We’ve all heard the myth of “anchor babies,” an offensive term for the fabrication that heavily pregnant women come to the United States to have their babies here, automatically making that baby a U.S. citizen. It is also implied or assumed that the mother will gain some sort of immigration or citizenship benefits from having a U.S. born child. This myth is not only untrue, it has been thoroughly debunked by various sources.
Let’s examine what underlies this entire argument, the 14th Amendment. The 14th Amendment, in short, states that, “All persons born or naturalized in the United States, and subject to the jurisdiction thereof, are citizens of the United States and of the state wherein they reside.” This does guarantee the child U.S. citizenship, so that part of the myth is true. Although there has been debate over this specific situation in the past, a child born to illegal immigrants on U.S. soil will be given a U.S. birth certificate, making him or her a legal citizen. But there also seems to be a misconception that by default, the mother will gain some sort of citizenship benefit as well. On the contrary, the mother will continue to live as an undocumented immigrant, putting her at risk for being caught and deported.
In fact, the concept of an “anchor baby” is an inherently dangerous one. This is why it is a myth and not a common occurrence, as we may have been lead to believe. For a mother, it would be extremely risky to come to the United States as an undocumented immigrant to have a child here. One of the biggest hurdles would be actually travelling to the United States which in itself is highly unlikely for someone who did not have the financial means while pregnant. It also would give the mother no citizenship benefits whatsoever. The child would not be able to petition for her citizenship until they are 21 years of age. For those 21 years, the mother will be forced to continue living as an undocumented immigrant and as a result, could be removed from her child at any time. For mothers who are lucky enough to have a family member or spouse here to petition for their citizenship, they will not have to endure 21 years of anxiety. These mothers however, get a bad reputation for taking advantage of the system and the 14th Amendment. As we’ve explained here, the mother who does not have these advantages, receives absolutely no benefits whatsoever. In fact, her condition would likely remain the same or even worsen as she will likely be plagued with anxiety over being separated from her child and will struggle to find employment, use social services, and adapt to the language and culture of the United States.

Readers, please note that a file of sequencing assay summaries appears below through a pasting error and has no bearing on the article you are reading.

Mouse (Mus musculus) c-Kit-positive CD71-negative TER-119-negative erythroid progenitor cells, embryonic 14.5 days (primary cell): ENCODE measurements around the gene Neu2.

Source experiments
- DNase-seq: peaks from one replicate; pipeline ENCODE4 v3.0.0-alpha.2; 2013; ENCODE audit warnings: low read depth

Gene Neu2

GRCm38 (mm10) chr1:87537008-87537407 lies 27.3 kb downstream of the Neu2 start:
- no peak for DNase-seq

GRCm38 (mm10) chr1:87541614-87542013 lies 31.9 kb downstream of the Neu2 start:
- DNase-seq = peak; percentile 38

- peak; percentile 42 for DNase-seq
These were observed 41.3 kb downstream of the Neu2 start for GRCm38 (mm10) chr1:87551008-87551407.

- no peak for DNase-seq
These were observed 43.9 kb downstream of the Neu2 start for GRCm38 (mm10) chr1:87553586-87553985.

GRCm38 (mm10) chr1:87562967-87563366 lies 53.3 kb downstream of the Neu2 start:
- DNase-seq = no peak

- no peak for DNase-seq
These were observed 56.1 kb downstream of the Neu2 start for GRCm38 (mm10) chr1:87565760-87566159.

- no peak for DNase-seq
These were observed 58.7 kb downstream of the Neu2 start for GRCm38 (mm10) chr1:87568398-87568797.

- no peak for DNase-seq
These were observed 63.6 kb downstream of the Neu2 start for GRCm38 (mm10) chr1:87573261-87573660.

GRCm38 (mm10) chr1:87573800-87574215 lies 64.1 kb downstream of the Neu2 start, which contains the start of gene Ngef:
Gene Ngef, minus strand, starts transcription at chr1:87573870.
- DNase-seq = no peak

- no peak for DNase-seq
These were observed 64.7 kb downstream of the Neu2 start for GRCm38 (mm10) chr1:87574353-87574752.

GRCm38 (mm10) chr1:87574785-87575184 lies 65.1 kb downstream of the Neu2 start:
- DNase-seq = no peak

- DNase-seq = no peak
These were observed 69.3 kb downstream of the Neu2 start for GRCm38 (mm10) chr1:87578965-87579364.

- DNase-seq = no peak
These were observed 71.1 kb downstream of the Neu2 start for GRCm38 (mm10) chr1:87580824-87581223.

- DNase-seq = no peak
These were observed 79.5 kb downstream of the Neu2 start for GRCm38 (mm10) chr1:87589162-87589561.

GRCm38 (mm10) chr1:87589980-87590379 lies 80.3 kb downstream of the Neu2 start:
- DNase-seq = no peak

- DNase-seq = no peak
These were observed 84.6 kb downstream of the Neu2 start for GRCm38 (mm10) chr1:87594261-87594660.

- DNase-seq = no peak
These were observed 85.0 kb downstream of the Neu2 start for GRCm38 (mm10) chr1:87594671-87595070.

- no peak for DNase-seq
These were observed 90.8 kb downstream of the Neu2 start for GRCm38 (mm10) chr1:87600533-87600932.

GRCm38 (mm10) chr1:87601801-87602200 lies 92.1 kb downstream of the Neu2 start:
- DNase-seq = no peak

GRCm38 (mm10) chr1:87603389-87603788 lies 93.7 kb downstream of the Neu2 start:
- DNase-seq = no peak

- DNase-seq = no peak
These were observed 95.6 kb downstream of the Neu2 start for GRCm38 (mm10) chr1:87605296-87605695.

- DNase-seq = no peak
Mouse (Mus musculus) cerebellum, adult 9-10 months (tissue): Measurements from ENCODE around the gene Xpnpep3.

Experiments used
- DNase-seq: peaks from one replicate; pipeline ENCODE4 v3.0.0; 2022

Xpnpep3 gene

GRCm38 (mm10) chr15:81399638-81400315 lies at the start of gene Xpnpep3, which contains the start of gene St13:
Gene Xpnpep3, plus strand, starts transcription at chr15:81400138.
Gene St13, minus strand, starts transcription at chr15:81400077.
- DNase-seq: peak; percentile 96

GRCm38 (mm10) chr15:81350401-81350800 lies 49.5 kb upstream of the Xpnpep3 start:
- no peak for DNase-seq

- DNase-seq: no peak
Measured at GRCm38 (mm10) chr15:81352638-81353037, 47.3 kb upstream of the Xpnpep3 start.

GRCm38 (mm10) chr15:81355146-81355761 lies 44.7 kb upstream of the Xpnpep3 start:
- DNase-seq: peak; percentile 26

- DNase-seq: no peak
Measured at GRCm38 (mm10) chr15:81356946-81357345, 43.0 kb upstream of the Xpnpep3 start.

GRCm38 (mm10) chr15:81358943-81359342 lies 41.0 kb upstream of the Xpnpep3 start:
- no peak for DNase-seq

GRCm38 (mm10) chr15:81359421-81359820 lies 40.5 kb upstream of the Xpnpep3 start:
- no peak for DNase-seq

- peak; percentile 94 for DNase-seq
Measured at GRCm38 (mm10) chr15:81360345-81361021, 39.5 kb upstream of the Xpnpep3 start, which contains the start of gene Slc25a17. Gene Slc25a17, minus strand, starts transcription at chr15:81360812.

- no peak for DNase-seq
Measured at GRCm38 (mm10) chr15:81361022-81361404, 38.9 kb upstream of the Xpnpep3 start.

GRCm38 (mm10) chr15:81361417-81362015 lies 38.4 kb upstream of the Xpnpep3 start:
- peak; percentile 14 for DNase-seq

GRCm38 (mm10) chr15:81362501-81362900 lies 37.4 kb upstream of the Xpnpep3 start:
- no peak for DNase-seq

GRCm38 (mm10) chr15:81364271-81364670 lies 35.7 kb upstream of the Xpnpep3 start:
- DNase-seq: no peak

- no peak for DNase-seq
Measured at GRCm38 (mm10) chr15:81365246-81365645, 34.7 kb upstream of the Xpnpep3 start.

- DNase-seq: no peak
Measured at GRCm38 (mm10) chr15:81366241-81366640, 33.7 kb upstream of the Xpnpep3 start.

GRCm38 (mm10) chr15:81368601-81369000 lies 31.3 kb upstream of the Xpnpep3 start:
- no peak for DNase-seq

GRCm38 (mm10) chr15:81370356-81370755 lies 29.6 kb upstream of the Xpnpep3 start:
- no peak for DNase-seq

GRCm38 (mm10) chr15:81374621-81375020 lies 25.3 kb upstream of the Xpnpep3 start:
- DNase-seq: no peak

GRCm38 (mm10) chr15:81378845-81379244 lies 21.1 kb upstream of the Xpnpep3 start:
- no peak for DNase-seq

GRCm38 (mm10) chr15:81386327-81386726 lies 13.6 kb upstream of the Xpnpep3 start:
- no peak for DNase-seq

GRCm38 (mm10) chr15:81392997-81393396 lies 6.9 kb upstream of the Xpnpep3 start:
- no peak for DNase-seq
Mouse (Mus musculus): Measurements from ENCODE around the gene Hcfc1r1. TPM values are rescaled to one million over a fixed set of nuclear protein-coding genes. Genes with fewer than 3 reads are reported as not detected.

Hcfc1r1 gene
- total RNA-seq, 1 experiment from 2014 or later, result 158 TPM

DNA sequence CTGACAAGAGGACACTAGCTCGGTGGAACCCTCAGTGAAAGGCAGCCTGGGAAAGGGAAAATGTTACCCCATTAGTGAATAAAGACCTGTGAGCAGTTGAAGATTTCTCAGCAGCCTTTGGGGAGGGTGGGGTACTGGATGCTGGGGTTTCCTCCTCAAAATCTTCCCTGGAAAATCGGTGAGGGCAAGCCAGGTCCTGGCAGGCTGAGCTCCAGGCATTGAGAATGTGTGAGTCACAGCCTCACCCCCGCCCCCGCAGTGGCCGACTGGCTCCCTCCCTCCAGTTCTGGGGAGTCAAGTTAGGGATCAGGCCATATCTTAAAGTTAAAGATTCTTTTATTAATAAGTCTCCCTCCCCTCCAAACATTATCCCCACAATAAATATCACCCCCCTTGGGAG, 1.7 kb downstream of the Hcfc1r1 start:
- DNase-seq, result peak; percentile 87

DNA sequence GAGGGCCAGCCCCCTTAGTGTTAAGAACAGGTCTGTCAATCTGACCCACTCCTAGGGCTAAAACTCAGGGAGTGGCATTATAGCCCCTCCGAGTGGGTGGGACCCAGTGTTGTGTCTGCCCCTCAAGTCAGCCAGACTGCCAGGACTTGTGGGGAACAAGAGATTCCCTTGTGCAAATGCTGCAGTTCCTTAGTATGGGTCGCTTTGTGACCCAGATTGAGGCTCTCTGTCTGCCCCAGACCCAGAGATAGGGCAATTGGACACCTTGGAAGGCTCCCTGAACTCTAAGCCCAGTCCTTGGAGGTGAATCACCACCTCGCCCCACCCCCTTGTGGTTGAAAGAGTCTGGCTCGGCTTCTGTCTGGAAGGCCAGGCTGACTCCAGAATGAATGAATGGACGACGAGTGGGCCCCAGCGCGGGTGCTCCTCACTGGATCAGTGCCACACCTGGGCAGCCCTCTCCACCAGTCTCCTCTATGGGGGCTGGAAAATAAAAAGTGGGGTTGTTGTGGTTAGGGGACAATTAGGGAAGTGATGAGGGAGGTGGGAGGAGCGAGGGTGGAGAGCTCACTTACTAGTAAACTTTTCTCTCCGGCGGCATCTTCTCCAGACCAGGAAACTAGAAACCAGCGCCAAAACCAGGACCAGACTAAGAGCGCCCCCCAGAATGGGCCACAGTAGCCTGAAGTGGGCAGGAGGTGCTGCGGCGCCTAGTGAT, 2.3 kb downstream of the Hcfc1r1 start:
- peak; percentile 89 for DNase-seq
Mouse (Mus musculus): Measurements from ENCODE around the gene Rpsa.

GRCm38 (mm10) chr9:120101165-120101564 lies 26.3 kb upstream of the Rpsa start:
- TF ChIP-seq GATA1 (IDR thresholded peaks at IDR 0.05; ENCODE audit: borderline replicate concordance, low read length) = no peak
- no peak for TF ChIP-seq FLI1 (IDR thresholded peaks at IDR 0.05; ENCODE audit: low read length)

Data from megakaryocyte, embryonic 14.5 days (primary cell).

We’ve just established that there are inherently more risks than benefits to having an anchor baby in the United States, so why does this myth continue to persist? This myth is tied to a larger perpetuated myth that immigrants burden our social services – a myth we’ve all heard in some way, shape or form. They come for medical treatments and to give birth to their children, and then continue to leech off the system in the form of jobs, welfare, and more. The larger myth of immigrants leeching off of social services would take an entire essay to dispel, as it is complex and steeped in misinformation. The myth and offensiveness of “anchor babies” is a small part of a larger culture of misinformation around immigration and immigration services. Again, this ties into a larger culture of narratives created and pushed by those who have no experience whatsoever with navigating the immigration system.